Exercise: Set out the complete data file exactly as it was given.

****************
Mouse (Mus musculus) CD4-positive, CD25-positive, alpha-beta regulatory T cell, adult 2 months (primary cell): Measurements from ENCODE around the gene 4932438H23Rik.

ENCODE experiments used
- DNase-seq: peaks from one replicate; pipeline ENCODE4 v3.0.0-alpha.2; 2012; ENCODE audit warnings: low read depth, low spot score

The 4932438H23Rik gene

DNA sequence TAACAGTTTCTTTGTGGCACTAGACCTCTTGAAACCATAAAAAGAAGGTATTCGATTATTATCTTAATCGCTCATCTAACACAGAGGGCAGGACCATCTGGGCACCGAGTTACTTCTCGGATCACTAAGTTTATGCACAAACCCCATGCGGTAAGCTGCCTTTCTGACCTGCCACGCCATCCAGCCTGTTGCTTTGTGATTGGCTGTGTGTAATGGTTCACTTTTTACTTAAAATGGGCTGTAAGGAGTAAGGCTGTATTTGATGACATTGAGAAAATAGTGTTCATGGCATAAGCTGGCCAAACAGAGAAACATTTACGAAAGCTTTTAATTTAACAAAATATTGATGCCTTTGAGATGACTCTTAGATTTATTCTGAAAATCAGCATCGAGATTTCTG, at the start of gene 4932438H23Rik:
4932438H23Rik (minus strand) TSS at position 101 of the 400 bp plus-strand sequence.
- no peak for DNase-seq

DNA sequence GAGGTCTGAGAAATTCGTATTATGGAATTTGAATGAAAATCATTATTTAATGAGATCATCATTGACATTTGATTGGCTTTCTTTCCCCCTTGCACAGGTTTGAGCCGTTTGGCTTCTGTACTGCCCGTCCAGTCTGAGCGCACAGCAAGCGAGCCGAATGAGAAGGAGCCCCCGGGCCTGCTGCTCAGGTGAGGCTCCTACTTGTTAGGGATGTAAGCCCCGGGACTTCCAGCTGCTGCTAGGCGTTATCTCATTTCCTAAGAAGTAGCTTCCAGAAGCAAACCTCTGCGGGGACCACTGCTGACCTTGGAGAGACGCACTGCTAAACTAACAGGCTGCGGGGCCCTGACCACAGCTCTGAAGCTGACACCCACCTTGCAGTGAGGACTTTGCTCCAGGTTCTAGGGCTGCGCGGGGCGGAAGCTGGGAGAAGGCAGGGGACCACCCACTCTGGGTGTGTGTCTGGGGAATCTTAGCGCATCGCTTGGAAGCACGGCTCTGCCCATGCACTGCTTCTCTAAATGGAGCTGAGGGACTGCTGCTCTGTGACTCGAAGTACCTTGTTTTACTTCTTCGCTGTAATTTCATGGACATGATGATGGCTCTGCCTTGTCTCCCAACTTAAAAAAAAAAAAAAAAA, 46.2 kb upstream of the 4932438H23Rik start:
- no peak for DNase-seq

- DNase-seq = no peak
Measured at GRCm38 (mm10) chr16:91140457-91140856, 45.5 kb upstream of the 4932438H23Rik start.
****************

Mouse (Mus musculus) CD4-positive, CD25-positive, alpha-beta regulatory T cell, adult 2 months (primary cell): Measurements from ENCODE around the gene 4932438H23Rik.

ENCODE experiments used
- DNase-seq: peaks from one replicate; pipeline ENCODE4 v3.0.0-alpha.2; 2012; ENCODE audit warnings: low read depth, low spot score

The 4932438H23Rik gene

DNA sequence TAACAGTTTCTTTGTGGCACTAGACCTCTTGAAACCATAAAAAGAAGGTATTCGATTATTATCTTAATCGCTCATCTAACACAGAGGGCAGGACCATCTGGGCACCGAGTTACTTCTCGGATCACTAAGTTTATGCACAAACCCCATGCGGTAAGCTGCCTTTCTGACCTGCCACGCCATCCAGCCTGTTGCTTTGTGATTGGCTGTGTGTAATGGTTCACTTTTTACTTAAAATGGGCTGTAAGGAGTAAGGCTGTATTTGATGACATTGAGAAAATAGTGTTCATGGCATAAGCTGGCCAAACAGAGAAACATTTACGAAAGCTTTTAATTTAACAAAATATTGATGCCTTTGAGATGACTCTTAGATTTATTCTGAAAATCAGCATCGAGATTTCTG, at the start of gene 4932438H23Rik:
4932438H23Rik (minus strand) TSS at position 101 of the 400 bp plus-strand sequence.
- no peak for DNase-seq

DNA sequence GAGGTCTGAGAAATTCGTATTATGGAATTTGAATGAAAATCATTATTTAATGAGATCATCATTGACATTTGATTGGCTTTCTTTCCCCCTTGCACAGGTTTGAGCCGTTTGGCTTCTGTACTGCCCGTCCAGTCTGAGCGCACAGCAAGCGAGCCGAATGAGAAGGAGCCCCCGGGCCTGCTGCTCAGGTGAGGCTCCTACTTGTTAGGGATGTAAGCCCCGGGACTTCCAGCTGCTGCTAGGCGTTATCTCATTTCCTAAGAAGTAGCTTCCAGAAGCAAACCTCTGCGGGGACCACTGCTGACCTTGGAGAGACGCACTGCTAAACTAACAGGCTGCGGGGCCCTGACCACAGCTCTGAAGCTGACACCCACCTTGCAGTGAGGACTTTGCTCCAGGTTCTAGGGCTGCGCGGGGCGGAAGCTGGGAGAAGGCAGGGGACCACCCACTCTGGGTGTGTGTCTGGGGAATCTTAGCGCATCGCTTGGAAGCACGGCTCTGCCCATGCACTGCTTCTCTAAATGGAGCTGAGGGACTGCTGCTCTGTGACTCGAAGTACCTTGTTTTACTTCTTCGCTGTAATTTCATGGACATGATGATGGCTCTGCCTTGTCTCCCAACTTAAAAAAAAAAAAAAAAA, 46.2 kb upstream of the 4932438H23Rik start:
- no peak for DNase-seq

- DNase-seq = no peak
Measured at GRCm38 (mm10) chr16:91140457-91140856, 45.5 kb upstream of the 4932438H23Rik start.